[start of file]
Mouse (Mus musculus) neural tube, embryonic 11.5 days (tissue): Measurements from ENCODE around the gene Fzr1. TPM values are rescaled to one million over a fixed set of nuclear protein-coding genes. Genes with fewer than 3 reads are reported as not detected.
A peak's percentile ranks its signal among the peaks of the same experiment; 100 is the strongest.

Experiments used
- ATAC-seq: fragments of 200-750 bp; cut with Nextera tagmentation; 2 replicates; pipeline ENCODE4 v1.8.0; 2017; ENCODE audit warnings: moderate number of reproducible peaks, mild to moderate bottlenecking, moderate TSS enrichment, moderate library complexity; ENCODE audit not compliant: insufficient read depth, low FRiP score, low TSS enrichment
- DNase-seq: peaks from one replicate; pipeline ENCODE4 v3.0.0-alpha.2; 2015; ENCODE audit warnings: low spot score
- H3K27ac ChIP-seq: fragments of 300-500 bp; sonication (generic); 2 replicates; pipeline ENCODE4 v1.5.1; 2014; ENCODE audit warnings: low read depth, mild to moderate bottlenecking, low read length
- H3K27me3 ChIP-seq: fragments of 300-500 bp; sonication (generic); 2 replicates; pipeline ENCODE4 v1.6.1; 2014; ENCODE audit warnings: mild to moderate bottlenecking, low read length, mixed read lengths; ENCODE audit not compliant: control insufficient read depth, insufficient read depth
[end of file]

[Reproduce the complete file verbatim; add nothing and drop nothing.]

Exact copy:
Mouse (Mus musculus) neural tube, embryonic 11.5 days (tissue): Measurements from ENCODE around the gene Fzr1. TPM values are rescaled to one million over a fixed set of nuclear protein-coding genes. Genes with fewer than 3 reads are reported as not detected.
A peak's percentile ranks its signal among the peaks of the same experiment; 100 is the strongest.

Experiments used
- ATAC-seq: fragments of 200-750 bp; cut with Nextera tagmentation; 2 replicates; pipeline ENCODE4 v1.8.0; 2017; ENCODE audit warnings: moderate number of reproducible peaks, mild to moderate bottlenecking, moderate TSS enrichment, moderate library complexity; ENCODE audit not compliant: insufficient read depth, low FRiP score, low TSS enrichment
- DNase-seq: peaks from one replicate; pipeline ENCODE4 v3.0.0-alpha.2; 2015; ENCODE audit warnings: low spot score
- H3K27ac ChIP-seq: fragments of 300-500 bp; sonication (generic); 2 replicates; pipeline ENCODE4 v1.5.1; 2014; ENCODE audit warnings: low read depth, mild to moderate bottlenecking, low read length
- H3K27me3 ChIP-seq: fragments of 300-500 bp; sonication (generic); 2 replicates; pipeline ENCODE4 v1.6.1; 2014; ENCODE audit warnings: mild to moderate bottlenecking, low read length, mixed read lengths; ENCODE audit not compliant: control insufficient read depth, insufficient read depth